The number of COVID-19-positive patients in Los Angeles County hospitals tumbled below the 1,000 mark Wednesday, while more than 1,400 new infections were reported.
According to state figures, there were 958 COVID-positive patients in county hospitals as of Wednesday, down sharply from 1,024 that were reported last Saturday, the last day for which figures were previously released. New figures show the number of patients dropped every day since Saturday to reach 958 by Wednesday.
Of those patients, 104 were being treated in intensive case units, down from 125 on Saturday.
The county reported 1,414 new COVID infections on Wednesday, raising the cumulative total from throughout the pandemic to 3,663,899.
Health officials have stressed that the official number of cases is an undercount, due to the large number of people who rely on at-home tests without reporting the results to the county. Other people don’t test at all, despite being possibly infected, officials said.
The seven-day average daily rate of people testing positive for the virus was 6.1% as of Wednesday, roughly the same as a week ago.
Another 21 virus-related deaths were reported by the county Wednesday, giving the county an overall death toll of 35,052.
County Public Health Director Barbara Ferrer said last week the seven-day average daily number of new virus infections in the county was about 1,900, down from about 2,300 at the beginning of January. The county was averaging 162 virus-related hospital admissions per day last week, down from 192 in late December and from 211 in early January, she said.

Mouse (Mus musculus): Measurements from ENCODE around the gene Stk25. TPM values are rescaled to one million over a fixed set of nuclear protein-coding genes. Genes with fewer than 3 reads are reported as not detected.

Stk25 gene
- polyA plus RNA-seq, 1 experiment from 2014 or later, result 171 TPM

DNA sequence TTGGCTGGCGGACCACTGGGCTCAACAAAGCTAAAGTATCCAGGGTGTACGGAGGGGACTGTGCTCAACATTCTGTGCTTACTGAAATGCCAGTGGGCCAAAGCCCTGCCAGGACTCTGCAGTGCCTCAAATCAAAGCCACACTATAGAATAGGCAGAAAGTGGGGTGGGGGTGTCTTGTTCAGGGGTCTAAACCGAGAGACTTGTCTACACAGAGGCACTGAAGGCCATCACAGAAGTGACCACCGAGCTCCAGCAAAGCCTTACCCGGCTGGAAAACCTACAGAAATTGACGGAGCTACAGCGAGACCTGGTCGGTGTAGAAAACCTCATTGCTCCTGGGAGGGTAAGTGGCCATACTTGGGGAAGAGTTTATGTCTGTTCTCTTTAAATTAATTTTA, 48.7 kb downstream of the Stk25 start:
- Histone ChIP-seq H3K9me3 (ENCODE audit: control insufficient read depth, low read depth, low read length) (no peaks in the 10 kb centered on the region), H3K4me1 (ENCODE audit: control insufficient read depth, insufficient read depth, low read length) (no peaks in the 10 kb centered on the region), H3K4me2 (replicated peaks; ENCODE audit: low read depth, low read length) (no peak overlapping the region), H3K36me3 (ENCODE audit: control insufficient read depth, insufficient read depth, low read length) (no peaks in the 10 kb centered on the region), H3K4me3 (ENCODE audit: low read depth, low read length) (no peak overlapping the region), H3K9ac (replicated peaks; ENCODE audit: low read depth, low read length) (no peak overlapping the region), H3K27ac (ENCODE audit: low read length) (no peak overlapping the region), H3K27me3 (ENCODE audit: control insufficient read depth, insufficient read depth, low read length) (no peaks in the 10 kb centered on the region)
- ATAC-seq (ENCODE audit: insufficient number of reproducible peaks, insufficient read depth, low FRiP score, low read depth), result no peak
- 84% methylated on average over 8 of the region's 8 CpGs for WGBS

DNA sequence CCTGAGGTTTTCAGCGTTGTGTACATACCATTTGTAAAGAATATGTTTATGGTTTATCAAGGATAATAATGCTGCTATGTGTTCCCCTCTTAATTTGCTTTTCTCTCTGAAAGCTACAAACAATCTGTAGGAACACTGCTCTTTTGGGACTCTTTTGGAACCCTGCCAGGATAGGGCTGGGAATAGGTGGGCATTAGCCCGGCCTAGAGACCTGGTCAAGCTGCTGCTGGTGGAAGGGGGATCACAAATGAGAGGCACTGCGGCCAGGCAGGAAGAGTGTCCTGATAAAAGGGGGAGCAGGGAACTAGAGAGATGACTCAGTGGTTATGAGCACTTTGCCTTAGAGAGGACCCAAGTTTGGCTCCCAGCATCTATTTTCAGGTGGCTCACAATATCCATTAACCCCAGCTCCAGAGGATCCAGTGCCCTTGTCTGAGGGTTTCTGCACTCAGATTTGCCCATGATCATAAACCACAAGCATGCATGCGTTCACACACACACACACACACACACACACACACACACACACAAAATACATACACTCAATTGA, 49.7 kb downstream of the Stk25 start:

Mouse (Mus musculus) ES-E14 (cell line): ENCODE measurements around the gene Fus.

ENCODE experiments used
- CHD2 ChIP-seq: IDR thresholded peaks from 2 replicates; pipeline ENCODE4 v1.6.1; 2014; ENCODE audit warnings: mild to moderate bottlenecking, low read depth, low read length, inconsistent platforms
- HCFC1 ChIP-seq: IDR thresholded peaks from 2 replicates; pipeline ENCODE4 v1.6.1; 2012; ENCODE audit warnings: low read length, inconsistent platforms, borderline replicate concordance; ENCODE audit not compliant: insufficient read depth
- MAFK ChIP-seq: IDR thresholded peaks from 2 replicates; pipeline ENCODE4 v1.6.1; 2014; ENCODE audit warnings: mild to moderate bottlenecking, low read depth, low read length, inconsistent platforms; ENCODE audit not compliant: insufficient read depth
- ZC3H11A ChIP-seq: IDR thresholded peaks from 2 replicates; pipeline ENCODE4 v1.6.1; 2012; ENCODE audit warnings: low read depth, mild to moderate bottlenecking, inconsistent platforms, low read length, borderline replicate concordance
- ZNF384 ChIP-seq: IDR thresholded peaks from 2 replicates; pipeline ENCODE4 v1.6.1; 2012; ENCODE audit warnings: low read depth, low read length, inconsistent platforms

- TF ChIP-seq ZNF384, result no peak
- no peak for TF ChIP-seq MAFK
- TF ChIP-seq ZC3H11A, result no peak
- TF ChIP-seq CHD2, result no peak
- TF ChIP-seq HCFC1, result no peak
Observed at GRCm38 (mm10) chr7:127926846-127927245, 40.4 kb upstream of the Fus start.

The county was also averaging 23 new COVID-related deaths per day, up from 15 during the past week in December. Ferrer said the increase was expected, given the spike in case numbers that occurred at the end of the year.
Ferrer also presented numbers showing the disproportionate impact of COVID hospitalizations and deaths on people aged 80 and older. She said the death rate for that age group was five times higher than the rate for people aged 65 to 79, and the hospitalization rate was three times higher.
Most people who die with COVID-19 are elderly or have an underlying health condition.
Ferrer again encouraged residents to continue taking precautions such as wearing masks in indoor settings, and ensuring they are up to date on vaccinations and boosters.
L.A. County remains in the federal government’s “medium” transmission range. Masks are still required indoors at health-care and congregate-care facilities, for anyone exposed to the virus in the past 10 days, and at businesses where they are required by the owner. Otherwise, they are only strongly recommended at indoor settings.